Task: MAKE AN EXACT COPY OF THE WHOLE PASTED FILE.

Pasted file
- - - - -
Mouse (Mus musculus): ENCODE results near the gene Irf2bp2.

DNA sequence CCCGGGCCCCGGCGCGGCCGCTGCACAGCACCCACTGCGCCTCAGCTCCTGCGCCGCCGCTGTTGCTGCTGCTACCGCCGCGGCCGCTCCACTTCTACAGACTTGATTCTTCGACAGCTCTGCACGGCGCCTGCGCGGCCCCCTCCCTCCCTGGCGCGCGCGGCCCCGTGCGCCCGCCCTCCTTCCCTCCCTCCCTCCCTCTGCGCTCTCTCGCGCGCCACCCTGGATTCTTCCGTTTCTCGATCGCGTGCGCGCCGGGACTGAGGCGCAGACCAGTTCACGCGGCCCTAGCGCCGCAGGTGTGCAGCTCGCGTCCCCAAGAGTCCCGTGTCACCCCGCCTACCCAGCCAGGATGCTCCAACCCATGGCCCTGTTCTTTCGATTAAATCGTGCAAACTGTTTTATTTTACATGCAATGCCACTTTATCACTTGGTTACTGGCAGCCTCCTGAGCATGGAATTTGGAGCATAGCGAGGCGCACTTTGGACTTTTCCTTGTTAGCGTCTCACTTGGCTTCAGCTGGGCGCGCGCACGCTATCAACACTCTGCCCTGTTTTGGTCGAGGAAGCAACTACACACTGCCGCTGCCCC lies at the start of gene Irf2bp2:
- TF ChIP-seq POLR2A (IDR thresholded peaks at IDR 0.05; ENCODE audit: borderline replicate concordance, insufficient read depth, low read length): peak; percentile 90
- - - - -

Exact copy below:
Mouse (Mus musculus): ENCODE results near the gene Irf2bp2.

DNA sequence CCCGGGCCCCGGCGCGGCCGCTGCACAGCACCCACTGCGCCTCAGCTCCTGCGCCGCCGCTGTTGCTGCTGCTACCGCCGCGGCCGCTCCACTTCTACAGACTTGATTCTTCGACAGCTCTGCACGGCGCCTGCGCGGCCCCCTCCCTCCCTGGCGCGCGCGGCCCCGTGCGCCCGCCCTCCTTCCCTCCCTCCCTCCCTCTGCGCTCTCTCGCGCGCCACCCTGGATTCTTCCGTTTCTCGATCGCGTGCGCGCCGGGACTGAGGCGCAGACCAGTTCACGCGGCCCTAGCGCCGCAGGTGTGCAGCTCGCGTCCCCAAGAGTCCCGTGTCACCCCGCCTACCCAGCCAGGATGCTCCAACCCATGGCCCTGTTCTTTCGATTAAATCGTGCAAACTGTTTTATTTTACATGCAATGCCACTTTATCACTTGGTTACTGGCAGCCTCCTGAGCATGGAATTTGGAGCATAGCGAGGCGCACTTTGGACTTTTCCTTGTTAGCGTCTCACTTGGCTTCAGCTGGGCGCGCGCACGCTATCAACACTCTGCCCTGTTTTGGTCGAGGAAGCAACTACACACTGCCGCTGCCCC lies at the start of gene Irf2bp2:
- TF ChIP-seq POLR2A (IDR thresholded peaks at IDR 0.05; ENCODE audit: borderline replicate concordance, insufficient read depth, low read length): peak; percentile 90